HUMAN ANATOMY AND PHYSIOLOGY - 1 CREDIT - 10, 11, 12 NCAA APPROVED Prerequisite: Biology A & B - This course meets the Iowa Core topics related to the structure and function of the human body. Anatomy and Physiology is a study of the human body. Major topics are systems, structure, functions, diseases, and disorders. Students will participate in several dissections as part of the lab work. This course is recommended for those who have a general interest. This course is not necessarily a prerequisite for College Integrated Human Anatomy and Physiology.
HUMAN EVOLUTION/PALEOANTHROPOLOGY - 1 CREDIT - 10, 11, 12 Prerequisite: Successful completion of Biology B - This course examines the origins of our species, Homo sapiens, and the major evolutionary milestones in our unique journey to becoming human. Comparative studies will be done to most species in our hominid lineage, starting around 7-8 million years ago with the most recent common ancestor we share with the Great Apes. These past-to-present comparisons will help us best understand evolution's role in modern humans' variation in traits, genetics, morphology, and behavior. Species of focus include the other four Great Apes, the first bipedal hominid, Ardipithecus ramidus, the Australopithecines, and many species from our own genus Homo (H. habilis, H. erectus, H. heidelbergensis, and H. neanderthalensis). Emphasis is on paleoanthropology, or the study of fossil evidence for human evolution. Topics in the course include primatology, human behavioral ecology, bioarchaeology, human osteology, forensic anthropology, human evolutionary genetics, pre-historic social structures, and the brain & behavior. Participation is mandatory (class is discussion-based). Reading of scientific journals is frequent (advanced reading skills recommended).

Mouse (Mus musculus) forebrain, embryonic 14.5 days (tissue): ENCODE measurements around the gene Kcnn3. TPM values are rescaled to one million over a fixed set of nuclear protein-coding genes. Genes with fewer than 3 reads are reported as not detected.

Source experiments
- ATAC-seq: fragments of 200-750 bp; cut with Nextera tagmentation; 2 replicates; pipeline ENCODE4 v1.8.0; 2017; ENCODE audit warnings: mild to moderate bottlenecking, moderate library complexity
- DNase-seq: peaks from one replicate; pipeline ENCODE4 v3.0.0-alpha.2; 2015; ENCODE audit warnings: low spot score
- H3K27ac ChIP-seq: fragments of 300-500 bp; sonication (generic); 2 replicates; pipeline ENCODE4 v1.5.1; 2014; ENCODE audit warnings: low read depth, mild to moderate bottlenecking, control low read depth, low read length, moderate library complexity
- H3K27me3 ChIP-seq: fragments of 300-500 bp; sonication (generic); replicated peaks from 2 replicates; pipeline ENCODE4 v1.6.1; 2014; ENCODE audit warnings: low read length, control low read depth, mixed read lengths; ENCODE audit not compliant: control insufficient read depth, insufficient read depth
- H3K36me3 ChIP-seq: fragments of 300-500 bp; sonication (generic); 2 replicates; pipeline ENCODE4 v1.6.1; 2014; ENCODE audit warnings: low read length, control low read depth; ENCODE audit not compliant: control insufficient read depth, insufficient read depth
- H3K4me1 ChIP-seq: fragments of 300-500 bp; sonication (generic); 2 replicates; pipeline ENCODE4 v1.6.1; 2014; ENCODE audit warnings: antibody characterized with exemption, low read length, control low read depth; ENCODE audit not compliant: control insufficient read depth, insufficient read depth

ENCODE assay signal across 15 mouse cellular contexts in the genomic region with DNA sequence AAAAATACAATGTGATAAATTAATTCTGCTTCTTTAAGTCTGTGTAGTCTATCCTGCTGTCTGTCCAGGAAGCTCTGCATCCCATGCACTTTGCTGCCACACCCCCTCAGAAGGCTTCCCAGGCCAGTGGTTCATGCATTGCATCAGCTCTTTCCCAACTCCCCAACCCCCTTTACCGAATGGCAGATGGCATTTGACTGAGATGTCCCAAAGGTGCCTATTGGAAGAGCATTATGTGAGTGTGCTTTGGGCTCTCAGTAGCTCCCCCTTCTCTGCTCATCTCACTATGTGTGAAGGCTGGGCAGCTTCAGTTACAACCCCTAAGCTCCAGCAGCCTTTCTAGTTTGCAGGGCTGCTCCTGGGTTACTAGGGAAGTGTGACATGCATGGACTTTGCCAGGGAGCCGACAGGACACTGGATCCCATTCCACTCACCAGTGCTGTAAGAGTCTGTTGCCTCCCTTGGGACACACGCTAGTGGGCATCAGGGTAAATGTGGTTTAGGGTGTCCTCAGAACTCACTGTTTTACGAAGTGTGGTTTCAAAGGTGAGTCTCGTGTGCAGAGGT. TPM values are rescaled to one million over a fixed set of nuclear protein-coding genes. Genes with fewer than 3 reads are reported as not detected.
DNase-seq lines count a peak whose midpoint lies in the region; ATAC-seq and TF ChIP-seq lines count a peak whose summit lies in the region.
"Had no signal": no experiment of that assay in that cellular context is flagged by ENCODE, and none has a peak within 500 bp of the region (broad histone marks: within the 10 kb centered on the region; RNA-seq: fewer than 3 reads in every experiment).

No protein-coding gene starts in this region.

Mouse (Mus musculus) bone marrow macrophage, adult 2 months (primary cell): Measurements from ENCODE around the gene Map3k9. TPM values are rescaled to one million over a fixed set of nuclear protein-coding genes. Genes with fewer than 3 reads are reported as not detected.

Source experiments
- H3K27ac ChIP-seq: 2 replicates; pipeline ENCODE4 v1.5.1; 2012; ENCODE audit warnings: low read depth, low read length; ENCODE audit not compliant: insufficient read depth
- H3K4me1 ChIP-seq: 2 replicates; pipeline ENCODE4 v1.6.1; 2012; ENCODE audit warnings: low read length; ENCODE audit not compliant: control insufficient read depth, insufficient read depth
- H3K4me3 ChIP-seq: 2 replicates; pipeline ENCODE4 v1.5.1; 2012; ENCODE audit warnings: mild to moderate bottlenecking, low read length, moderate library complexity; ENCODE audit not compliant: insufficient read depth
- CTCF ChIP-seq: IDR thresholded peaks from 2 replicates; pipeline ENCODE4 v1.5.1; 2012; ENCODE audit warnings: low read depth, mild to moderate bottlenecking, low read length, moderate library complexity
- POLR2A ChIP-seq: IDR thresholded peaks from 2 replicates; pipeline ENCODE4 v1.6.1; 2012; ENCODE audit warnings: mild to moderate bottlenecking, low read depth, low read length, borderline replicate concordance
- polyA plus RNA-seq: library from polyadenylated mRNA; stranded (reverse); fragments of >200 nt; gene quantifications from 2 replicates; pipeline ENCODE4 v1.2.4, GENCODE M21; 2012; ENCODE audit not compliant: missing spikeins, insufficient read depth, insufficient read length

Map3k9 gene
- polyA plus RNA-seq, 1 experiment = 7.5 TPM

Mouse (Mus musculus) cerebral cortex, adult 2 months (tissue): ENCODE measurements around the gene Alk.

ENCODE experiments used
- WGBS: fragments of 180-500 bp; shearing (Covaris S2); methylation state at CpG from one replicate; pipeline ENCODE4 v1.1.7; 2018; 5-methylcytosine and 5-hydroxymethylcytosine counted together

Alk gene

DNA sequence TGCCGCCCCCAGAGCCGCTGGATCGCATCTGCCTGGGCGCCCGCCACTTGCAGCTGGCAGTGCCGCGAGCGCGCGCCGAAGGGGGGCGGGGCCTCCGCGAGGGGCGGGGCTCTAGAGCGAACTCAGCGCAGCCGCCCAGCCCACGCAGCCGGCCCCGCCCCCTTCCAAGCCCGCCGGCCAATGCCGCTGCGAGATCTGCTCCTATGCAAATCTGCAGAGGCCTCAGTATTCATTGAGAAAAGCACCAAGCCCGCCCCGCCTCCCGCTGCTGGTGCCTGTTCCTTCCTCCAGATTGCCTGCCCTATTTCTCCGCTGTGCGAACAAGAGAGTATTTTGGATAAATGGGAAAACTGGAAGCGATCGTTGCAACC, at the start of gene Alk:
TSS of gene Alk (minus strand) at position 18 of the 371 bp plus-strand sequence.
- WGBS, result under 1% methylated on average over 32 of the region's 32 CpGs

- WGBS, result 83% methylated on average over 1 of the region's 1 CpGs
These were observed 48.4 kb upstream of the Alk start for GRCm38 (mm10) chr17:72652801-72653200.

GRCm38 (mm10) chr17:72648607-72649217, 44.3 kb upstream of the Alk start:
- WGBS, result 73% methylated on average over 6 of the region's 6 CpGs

FORENSIC SCIENCE - 1 CREDIT - 10, 11, 12 NCAA APPROVED Prerequisite: Integrated Science and Biology - Forensic Science is a lab-oriented course that introduces students to the analysis of evidence associated with matters of the law. Evidence studied includes fingerprints, ink, paper, handwriting, shoe prints, hair and fibers, blood typing, DNA, firearms, and bullets and bullet trajectory.
PHYSICS A AND B - 2 CREDITS - 10, 11, 12 NCAA APPROVED Prerequisite: Algebra 2 - Physics is a course designed for students who expect to attend a four-year college or university, and is recommended for those with an interest in a science-related field. With a focus on matter and its motion, this course goes deeper into the Iowa Core concepts taught in Integrated Science. Topics addressed include: motion, force, energy, momentum, electricity, and waves.
AP BIOLOGY - 2 CREDITS - 11, 12 Prerequisite: Biology, Chemistry - AP Biology is an introductory college-level biology course. Students cultivate their understanding of biology through inquiry-based investigations as they explore the following topics: evolution, cellular processes - energy and communication, genetics, information transfer, ecology, and interactions. This course requires that at least 25% of the instructional time will be spent in hands-on laboratory work, with an emphasis on inquiry-based investigations that provide students with opportunities to apply the science practices. Students will be prepared to take the optional AP Exam for potential college credit.